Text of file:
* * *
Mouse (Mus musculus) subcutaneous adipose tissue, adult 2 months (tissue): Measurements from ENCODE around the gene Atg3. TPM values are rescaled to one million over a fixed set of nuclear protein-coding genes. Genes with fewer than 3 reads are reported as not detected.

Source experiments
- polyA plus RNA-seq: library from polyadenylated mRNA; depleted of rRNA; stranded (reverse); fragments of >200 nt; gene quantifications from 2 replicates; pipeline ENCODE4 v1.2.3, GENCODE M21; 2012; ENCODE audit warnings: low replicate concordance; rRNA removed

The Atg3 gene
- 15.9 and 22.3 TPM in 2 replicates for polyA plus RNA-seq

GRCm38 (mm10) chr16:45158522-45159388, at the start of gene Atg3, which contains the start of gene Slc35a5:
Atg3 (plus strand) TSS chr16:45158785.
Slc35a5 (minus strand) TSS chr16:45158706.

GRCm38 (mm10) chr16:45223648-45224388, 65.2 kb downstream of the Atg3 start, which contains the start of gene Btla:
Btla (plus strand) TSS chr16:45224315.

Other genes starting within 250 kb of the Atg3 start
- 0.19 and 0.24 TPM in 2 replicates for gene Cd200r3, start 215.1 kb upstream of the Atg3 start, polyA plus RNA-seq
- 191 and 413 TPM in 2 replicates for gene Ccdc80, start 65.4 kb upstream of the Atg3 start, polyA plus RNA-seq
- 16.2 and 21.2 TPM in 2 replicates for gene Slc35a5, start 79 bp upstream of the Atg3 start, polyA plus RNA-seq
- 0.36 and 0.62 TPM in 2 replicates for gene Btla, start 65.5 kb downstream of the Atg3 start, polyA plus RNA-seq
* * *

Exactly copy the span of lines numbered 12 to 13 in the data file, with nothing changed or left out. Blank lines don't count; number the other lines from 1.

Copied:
- 0.19 and 0.24 TPM in 2 replicates for gene Cd200r3, start 215.1 kb upstream of the Atg3 start, polyA plus RNA-seq
- 191 and 413 TPM in 2 replicates for gene Ccdc80, start 65.4 kb upstream of the Atg3 start, polyA plus RNA-seq